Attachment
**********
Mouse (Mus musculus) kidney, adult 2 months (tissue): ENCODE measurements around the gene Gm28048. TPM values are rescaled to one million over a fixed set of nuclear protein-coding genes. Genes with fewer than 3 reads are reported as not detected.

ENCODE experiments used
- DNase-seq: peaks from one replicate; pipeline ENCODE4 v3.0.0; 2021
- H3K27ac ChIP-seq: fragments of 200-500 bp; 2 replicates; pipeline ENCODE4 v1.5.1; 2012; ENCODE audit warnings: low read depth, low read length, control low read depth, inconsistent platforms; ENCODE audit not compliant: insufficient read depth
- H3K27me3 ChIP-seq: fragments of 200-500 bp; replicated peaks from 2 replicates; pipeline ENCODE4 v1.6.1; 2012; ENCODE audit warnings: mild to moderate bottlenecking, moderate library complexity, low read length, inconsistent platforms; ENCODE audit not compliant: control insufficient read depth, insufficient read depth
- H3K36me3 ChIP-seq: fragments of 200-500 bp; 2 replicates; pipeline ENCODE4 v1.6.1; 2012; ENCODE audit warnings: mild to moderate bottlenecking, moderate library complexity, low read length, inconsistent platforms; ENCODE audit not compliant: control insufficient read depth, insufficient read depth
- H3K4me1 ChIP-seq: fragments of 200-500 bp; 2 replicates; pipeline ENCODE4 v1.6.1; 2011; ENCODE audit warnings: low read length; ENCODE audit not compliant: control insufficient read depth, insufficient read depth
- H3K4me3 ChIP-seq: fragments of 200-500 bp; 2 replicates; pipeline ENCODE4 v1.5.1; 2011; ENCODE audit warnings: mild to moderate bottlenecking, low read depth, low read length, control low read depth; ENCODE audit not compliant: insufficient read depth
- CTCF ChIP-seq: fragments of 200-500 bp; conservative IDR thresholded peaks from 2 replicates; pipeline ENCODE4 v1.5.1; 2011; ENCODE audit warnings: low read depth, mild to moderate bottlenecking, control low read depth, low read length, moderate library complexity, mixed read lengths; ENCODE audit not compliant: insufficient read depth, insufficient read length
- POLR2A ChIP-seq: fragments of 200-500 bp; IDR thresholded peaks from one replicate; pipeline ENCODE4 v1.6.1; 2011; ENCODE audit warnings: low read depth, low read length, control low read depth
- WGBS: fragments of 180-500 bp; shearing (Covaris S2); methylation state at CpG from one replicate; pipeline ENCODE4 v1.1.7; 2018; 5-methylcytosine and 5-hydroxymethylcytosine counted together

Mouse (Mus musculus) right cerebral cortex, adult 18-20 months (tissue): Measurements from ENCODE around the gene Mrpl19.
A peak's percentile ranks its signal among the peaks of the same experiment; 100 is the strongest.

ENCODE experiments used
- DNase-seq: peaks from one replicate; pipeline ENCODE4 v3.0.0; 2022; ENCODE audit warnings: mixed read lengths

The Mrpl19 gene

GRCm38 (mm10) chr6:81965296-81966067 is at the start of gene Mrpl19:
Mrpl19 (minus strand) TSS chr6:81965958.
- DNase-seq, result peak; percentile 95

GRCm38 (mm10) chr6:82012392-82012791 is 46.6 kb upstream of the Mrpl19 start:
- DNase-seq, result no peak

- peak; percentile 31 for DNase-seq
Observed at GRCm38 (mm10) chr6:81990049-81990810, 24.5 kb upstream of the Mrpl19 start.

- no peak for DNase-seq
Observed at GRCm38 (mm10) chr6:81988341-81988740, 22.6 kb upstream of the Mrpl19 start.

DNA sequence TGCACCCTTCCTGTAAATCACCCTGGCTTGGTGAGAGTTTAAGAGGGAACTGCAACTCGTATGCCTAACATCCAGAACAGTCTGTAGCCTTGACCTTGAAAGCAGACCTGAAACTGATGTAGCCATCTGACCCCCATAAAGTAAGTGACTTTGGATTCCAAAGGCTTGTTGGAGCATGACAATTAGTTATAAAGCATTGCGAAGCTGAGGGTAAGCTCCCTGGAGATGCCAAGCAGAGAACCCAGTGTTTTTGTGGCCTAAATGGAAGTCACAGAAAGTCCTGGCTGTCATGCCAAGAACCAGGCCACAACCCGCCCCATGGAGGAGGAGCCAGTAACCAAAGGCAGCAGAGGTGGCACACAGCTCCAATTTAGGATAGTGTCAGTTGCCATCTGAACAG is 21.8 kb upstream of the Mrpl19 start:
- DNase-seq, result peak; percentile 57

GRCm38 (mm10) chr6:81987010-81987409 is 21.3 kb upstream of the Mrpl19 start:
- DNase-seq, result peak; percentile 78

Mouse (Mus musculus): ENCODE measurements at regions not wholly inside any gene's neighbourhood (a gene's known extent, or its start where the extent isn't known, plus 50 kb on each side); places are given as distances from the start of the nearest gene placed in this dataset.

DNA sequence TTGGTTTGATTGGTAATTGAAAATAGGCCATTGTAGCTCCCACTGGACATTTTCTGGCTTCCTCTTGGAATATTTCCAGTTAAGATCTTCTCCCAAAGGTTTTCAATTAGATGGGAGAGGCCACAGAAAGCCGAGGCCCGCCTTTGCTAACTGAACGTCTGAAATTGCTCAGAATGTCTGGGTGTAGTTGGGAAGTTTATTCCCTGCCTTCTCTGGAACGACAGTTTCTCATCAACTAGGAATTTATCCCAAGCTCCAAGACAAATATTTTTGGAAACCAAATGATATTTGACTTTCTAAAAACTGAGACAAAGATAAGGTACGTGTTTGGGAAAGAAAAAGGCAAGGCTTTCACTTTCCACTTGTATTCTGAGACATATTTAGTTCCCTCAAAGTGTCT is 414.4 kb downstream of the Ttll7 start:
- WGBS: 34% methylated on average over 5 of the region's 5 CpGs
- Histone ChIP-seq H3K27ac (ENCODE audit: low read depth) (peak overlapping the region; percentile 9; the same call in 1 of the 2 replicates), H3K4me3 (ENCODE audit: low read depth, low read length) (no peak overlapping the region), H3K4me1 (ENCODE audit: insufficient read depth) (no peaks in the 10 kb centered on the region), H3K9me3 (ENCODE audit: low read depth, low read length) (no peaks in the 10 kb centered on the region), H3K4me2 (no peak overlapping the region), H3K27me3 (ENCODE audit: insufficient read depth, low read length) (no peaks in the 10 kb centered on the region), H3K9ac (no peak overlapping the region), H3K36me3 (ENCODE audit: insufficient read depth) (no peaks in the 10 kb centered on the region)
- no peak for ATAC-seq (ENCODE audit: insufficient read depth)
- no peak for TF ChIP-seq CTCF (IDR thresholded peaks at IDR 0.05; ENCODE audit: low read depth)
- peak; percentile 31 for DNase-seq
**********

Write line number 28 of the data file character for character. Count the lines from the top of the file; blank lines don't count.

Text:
GRCm38 (mm10) chr6:81987010-81987409 is 21.3 kb upstream of the Mrpl19 start: